When you trade, you realize strategies that seemed perfectly simple aren’t. Others that perform well under some market conditions don’t perform well in others. The human mind may be powerful, but it’s not perfect, so you can’t always trust your trading ideas to perform well. 

Instead, it’s best to rely on real market data when determining whether a new strategy — or changes to an old one — will be effective in the real world. 

Of course, backtesting programs rely on historical data, and historical performance isn’t always indicative of what you can expect in the future. So why not just use a trading simulator?

Time. 

Testing a strategy using a trading simulator in real time can take days or even weeks to gather enough data. Moreover, if you want to see how the strategy will do under varying market conditions, you may have to test the strategy for months. If the test fails, it’s back to the drawing board and more time is wasted. 

Backtesting does most of the work for you, testing your strategy over a period of time that’s long enough to encapsulate varying market conditions and trading scenarios. And these programs do it all in a matter of minutes.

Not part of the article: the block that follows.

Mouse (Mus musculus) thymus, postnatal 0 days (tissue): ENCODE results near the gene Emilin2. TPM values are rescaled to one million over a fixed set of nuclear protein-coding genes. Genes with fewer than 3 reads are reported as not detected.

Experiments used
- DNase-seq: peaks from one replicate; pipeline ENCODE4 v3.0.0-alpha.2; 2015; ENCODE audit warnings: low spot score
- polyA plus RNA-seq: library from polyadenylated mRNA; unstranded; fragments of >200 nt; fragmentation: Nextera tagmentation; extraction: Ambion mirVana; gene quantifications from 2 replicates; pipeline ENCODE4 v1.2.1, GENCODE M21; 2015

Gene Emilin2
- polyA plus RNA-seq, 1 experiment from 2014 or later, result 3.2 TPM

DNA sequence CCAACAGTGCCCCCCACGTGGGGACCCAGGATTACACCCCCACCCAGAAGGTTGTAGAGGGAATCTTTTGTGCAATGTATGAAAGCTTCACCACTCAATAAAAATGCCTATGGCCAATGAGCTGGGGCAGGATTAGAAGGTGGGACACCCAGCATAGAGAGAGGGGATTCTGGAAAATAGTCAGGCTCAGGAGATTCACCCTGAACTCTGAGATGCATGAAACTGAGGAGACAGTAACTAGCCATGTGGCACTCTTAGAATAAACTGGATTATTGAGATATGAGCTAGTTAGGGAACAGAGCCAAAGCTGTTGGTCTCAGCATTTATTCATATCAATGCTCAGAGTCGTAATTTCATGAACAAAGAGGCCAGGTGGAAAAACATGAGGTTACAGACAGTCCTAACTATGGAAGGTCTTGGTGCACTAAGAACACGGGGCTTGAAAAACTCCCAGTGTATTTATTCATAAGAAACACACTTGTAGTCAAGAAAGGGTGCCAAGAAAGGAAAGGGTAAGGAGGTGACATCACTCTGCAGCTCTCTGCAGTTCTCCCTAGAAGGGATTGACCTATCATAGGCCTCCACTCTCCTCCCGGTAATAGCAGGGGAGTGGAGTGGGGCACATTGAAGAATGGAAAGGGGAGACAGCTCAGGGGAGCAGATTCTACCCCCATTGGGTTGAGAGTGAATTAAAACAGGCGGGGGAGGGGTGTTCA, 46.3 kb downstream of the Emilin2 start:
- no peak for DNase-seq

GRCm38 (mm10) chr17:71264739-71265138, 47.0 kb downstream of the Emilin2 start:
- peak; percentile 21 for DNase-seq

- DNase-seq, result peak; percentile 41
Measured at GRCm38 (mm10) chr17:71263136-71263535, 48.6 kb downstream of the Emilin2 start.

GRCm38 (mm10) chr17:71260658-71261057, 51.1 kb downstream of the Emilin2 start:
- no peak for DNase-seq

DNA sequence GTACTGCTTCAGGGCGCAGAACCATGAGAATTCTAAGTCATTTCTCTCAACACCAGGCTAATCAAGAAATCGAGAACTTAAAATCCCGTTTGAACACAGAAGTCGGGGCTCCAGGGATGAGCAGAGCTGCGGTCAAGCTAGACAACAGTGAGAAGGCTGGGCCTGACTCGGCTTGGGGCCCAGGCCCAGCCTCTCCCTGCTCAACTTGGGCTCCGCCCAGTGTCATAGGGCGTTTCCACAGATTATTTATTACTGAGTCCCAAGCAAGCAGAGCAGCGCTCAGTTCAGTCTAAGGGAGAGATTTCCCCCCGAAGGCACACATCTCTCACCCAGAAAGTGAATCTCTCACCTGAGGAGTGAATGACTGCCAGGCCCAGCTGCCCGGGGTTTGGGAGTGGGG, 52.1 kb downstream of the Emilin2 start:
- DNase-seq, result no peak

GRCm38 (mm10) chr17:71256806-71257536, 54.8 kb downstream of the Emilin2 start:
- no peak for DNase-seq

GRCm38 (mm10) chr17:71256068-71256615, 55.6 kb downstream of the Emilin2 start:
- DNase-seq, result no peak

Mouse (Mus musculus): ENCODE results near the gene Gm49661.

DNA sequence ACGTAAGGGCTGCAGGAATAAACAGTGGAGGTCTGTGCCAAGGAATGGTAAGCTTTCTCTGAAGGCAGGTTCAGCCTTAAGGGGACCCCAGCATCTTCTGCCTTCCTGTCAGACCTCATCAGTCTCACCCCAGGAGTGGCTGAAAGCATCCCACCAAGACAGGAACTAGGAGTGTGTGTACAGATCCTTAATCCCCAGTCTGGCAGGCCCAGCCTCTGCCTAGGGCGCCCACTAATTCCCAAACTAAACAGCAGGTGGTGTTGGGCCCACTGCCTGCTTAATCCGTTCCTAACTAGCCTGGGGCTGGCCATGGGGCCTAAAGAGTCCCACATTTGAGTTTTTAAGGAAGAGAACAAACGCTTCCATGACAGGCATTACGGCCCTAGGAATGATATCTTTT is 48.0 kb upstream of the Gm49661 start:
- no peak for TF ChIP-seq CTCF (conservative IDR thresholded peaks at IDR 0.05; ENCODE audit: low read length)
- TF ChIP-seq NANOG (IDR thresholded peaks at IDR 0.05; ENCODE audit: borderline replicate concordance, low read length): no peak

Sure, it’s best to test your strategy using a paper trading account to account for human error and verify backtesting results, but using a backtester shaves quite a bit of time from the process of testing and perfecting your strategy. 

How to Backtest Your Trading Strategy

If you’re sold and you’re ready to put your trading strategy into a backtester to see how it performs, great. Follow the steps below to get started.

Choose a Backtesting Provider

There are several backtesting programs available online. Some are free and some are part of a monthly subscription service that generally includes several trading tools. 

Do a little research and compare a few different options. As you compare, consider:

  • The Price. Your trading tools shouldn’t be so expensive that they make it nearly impossible to turn a profit. Always consider the price you pay for tools and the overall value they provide. 
  • Customization. Some programs have pre-built strategies for you to backtest. They may allow you to customize the parameters of their own strategies, but that’s about as far as their customization goes. Others allow you to build your own strategies from the ground up, with every factor completely customized. If you’re new to trading, the pre-built options might be appealing, but if you have experience, you’re better suited with a highly customizable option.